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Many times in Tanach, God is referred to as יהו-ה or אדנ-י. Individually, each of these is read as Adonai. However, when those two different names are mentioned consecutively, the custom is to pronounce the יהו-ה name as Elohim.

Why is יהו-ה pronounced differently when these names appear consecutively?

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    The name יהוה is really pronounced something like 'yahvah'. Substituting it for the name אדני out of respect works fine except when the name אדני is already right there when it would get confusing. So people substitute a different name in those cases.
    – Double AA
    Feb 11, 2018 at 19:16
  • @DoubleAA Doesn't there have to be something more basic than "substituting [something that makes sense] out of respect"? You can get out of shema by בכל לשון, but how can the kohanim fulfill birkat kohanim without some deoraita rationale to say אדני specifically? (This is all for saying it as אדני, I can't think offhand of any אדני יהוה in the ones that have to be said in lashon hakodesh.)
    – Heshy
    Feb 11, 2018 at 22:13
  • @heshy birkat kohanim is indeed supposed to be with Shem haMeforash. See Sotah 38a
    – Double AA
    Feb 11, 2018 at 22:46
  • @DoubleAA ??? ובמדינה בכינויו. Are you saying it's derabbanan in the medinah?
    – Heshy
    Feb 11, 2018 at 23:49
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    @Heshy The Keren Orah to Sotah is bothered by your point btw: והיה נראה קצת, דחיוב מצוה זו בגבולין לאו דבר תורה הוא, דכתיב "ושמו את שמי" וכו' – שמי המיוחד לי, והיינו בבית הבחירה דווקא אבל לא בגבולין. אבל מסתפינא לומר כן. The most famous (IMO) proponent of it being derabanan nowadays is R Yaakov Emden.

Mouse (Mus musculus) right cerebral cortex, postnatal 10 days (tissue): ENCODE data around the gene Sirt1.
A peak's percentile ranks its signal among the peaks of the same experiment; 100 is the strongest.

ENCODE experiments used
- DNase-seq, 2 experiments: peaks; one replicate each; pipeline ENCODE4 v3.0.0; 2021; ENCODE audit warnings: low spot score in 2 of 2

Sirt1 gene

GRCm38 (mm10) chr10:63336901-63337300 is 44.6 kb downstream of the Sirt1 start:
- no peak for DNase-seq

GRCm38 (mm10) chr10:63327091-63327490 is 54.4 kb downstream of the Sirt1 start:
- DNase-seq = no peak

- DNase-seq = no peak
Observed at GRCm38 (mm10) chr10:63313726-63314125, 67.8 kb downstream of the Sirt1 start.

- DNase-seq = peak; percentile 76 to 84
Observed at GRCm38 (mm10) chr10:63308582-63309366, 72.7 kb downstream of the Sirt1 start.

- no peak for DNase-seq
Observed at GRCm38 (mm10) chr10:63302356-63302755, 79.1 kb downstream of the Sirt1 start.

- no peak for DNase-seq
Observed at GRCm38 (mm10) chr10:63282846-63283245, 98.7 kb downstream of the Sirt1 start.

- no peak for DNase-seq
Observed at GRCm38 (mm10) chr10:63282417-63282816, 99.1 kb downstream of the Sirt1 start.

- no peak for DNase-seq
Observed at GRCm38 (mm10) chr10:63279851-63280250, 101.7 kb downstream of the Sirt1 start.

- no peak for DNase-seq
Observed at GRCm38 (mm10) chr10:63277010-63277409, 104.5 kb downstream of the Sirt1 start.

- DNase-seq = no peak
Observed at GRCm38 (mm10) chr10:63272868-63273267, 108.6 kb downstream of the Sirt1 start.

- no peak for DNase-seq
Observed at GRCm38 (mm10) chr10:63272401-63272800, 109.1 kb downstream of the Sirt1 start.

– Double AA
    Feb 12, 2018 at 16:47

1 Answer 1

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Shadal on Bereishit 2:4 points out that the Tetragrammaton was originally read as written. (Later in the piece he goes on to attempt to reconstruct the original vowels.)

However, sometime during the Second Temple period, it was enacted not to read it as written, instead replacing it with the name of Adnut (Ad-noy).

He notes further that:

שלא ניקדו אותו על דרך אחת בכל מקום, אלא לפעמים ניקדוהו בניקוד אלהים, וזה כשלפניו או לאחריו שם אדנות (אדני ה' או ה' אדני), והיה טעמם כדי שלא לכפול שם אחד בעצמו שתי פעמים רצופות בקריאה במקום שלא נכפל בכתוב

[The Masoretes] did not vowelize [the Tetragrammaton] in the same way in all places; rather, sometimes they vowelized it with the vowels of Elokim, in cases where it is preceded or followed by the name of Adnut (Ad-noy YKVK or YKVK Ad-noy). Their reason for doing so was so as not to double a Name, reading it twice, consecutively, in a place where it was not written doubled.

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    (Arguing on Shadal,) the Gemara Pesachim 50a makes it seem like the original practice.
    – Mordechai
    Jan 24, 2021 at 13:09
  • Maybe an asmachata?
    – Joel K
    Jan 24, 2021 at 13:16
  • Shadal would say so.
    – Mordechai
    Jan 24, 2021 at 13:42
  • When it is pronounced as "Elo-him" due to this, and it has a prefix, the prefix's vowel works with that pronounciation. E.g. לֵיהֹוִ-ה rather than לַיהֹוָ-ה. I assume therefore that the Mesorites also accounted for that in their vowelization, and the "original" vowel is also "modified"
    – Rabbi Kaii
    May 9 at 23:01
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    @RabbiKaii Presumably
    – Joel K
    May 10 at 3:28

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